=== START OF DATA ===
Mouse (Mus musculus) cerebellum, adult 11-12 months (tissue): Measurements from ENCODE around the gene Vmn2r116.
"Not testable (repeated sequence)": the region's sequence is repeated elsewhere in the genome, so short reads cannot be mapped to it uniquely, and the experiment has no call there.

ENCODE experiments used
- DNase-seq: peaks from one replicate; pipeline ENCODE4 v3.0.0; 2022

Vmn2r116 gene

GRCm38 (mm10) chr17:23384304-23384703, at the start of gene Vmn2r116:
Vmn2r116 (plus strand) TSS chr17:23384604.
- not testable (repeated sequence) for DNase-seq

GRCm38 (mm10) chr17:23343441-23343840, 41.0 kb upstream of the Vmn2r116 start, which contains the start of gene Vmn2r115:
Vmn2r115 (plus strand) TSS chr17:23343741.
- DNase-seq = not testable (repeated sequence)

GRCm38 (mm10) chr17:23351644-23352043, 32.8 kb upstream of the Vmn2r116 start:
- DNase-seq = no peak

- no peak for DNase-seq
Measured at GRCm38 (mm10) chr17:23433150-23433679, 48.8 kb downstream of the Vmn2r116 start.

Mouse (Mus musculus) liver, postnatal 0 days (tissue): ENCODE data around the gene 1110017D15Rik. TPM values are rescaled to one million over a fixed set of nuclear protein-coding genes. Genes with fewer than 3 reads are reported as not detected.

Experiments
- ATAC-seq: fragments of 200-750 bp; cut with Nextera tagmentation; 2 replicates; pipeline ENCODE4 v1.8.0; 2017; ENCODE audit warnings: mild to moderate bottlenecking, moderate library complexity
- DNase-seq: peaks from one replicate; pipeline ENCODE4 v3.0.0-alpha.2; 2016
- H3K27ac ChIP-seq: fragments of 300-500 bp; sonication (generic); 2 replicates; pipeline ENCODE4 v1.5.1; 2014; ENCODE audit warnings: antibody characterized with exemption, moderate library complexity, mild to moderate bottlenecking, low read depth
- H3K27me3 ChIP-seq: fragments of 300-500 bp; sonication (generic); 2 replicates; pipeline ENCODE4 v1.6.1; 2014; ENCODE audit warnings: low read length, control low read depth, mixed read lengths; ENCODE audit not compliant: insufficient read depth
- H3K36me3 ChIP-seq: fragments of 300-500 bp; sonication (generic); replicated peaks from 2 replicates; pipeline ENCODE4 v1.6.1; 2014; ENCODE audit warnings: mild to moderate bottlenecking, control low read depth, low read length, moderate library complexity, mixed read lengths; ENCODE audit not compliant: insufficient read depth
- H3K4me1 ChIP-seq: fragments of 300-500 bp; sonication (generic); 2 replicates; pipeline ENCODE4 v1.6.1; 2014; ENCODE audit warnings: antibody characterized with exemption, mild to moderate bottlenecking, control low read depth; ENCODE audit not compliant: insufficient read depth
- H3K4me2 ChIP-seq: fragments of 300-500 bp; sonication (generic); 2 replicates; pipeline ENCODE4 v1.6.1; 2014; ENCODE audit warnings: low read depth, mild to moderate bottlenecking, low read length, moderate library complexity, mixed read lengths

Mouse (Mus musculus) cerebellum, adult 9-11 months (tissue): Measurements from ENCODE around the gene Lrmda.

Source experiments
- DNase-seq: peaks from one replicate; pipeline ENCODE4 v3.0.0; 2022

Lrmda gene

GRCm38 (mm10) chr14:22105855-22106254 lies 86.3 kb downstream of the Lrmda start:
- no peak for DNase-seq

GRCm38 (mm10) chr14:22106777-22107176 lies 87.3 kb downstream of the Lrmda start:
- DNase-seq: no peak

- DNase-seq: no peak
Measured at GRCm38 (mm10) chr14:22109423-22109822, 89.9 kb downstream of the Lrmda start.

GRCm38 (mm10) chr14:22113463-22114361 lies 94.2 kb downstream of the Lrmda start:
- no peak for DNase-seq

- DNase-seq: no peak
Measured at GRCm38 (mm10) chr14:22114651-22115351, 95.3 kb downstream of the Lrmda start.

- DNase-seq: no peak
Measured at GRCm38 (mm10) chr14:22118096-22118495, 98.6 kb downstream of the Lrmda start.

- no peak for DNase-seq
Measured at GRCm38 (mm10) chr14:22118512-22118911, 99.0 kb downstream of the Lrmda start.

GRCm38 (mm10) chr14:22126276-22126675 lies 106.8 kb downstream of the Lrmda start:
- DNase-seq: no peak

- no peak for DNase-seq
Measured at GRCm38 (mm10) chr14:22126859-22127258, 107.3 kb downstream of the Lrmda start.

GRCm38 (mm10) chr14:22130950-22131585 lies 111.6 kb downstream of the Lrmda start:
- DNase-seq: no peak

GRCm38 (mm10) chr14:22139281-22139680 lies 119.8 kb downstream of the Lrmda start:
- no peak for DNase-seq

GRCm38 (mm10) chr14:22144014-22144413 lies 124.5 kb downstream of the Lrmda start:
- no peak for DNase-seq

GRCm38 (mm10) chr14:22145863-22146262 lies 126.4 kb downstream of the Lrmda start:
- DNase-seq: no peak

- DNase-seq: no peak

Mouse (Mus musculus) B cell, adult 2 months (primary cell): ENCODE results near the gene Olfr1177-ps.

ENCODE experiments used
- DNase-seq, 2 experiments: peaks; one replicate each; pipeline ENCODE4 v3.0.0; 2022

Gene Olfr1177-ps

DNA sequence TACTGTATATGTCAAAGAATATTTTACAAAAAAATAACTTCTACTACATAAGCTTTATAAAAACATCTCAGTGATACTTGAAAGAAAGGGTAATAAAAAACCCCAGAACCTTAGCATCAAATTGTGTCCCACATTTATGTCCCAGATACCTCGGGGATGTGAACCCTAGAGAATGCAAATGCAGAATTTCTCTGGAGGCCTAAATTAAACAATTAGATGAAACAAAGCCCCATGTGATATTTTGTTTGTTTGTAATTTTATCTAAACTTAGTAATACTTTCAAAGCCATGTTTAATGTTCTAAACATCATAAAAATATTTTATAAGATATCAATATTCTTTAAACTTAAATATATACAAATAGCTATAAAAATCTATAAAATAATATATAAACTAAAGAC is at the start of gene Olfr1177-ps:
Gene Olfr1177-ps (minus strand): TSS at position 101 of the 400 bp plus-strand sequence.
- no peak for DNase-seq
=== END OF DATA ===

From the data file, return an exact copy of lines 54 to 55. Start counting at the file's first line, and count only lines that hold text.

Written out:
- DNase-seq: no peak

- DNase-seq: no peak